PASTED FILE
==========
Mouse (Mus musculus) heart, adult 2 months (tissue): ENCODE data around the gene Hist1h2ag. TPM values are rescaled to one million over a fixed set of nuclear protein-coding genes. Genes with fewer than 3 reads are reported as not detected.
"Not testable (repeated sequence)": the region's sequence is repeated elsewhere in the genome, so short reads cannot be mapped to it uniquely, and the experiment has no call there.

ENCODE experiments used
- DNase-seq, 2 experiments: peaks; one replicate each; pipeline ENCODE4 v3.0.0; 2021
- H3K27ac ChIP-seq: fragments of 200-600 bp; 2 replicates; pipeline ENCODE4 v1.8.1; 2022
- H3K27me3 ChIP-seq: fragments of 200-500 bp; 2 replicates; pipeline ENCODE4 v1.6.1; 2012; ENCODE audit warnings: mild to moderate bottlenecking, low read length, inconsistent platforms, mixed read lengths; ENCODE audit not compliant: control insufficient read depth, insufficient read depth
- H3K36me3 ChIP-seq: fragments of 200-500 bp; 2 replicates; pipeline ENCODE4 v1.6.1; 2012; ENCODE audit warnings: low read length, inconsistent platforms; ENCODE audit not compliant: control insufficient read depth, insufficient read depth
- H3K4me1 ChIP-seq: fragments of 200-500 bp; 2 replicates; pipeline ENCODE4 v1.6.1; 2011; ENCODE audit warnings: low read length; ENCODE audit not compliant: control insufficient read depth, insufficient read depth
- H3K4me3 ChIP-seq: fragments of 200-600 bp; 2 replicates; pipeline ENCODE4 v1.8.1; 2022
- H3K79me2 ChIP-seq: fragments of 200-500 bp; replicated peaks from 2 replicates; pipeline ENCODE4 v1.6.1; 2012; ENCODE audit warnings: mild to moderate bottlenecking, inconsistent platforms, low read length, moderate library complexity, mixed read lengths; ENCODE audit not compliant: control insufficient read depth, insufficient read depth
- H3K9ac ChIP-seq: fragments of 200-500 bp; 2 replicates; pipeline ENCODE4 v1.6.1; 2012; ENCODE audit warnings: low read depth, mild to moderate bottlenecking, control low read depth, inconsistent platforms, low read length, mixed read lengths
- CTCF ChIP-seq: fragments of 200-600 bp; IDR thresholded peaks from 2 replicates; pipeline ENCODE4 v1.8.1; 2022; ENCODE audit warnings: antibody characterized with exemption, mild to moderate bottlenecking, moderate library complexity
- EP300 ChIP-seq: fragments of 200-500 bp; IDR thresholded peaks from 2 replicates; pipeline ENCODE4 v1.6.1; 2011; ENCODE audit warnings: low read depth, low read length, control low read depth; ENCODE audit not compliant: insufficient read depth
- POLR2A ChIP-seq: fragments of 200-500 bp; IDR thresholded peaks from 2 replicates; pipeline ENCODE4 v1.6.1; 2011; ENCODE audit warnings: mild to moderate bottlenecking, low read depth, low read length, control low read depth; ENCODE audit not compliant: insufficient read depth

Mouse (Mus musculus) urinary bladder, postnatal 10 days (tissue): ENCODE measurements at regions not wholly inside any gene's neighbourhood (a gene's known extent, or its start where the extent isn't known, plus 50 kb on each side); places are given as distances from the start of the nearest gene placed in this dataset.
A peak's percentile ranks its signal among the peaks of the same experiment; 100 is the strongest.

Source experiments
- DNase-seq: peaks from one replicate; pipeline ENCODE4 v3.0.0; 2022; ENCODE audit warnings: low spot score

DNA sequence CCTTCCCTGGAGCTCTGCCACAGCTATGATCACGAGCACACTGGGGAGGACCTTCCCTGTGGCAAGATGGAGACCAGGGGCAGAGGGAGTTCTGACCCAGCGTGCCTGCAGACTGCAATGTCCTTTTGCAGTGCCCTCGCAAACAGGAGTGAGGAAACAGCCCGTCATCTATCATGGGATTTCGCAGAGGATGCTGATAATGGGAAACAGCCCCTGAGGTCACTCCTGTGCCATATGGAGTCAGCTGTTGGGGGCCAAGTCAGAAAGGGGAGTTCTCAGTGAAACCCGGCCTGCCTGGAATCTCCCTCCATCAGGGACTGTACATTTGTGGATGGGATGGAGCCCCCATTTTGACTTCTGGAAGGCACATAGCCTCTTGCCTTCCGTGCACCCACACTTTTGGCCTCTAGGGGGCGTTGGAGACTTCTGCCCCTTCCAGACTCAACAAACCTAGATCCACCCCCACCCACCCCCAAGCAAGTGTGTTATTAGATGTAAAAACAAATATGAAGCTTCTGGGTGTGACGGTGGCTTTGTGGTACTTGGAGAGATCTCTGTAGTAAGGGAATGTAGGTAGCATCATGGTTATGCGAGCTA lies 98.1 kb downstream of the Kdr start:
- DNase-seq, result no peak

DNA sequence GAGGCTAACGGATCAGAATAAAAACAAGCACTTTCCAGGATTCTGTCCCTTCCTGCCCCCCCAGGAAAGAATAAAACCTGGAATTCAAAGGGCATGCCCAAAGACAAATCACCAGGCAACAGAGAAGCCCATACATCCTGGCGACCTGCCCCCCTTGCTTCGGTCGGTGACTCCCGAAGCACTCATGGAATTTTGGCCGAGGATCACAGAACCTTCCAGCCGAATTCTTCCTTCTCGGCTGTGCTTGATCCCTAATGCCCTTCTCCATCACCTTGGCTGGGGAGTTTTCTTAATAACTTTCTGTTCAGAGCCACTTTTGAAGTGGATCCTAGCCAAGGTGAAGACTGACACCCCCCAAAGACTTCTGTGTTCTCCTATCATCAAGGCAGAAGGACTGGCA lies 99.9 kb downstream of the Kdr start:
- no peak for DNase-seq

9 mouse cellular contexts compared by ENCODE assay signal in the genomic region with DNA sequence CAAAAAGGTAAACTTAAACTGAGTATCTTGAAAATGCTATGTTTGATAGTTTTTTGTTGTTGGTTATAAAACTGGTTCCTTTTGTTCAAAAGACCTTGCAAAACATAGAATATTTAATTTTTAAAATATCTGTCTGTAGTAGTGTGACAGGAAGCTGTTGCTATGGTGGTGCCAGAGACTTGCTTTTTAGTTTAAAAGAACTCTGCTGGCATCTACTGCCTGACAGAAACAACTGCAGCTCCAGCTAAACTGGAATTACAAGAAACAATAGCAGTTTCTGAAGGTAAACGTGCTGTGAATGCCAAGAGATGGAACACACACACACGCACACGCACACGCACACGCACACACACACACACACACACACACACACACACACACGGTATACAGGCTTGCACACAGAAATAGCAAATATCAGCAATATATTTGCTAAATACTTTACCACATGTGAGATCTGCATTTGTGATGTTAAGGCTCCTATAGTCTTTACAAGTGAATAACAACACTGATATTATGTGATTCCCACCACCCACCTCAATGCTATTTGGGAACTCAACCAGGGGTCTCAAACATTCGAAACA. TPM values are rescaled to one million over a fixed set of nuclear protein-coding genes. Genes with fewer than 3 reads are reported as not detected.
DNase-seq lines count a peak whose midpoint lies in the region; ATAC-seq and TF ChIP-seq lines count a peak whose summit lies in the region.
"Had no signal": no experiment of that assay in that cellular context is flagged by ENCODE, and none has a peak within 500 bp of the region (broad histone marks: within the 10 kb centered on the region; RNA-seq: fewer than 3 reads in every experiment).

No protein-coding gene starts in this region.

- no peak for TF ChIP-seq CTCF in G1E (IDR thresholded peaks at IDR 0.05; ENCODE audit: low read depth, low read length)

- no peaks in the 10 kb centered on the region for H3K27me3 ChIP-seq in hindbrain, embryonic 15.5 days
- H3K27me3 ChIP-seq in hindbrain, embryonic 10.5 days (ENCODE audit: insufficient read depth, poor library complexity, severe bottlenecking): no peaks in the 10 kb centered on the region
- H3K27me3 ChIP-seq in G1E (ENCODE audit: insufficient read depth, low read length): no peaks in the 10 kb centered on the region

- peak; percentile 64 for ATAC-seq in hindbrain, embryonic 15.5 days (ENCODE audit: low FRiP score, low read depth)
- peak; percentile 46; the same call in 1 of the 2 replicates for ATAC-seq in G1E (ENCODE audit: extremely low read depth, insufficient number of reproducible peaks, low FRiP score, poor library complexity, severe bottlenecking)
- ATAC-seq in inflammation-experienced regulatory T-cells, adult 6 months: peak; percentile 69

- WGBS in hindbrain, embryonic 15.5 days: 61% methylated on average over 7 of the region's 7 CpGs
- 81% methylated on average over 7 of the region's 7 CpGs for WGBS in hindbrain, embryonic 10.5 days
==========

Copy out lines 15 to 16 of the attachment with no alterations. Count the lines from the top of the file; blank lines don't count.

Mouse (Mus musculus) urinary bladder, postnatal 10 days (tissue): ENCODE measurements at regions not wholly inside any gene's neighbourhood (a gene's known extent, or its start where the extent isn't known, plus 50 kb on each side); places are given as distances from the start of the nearest gene placed in this dataset.
A peak's percentile ranks its signal among the peaks of the same experiment; 100 is the strongest.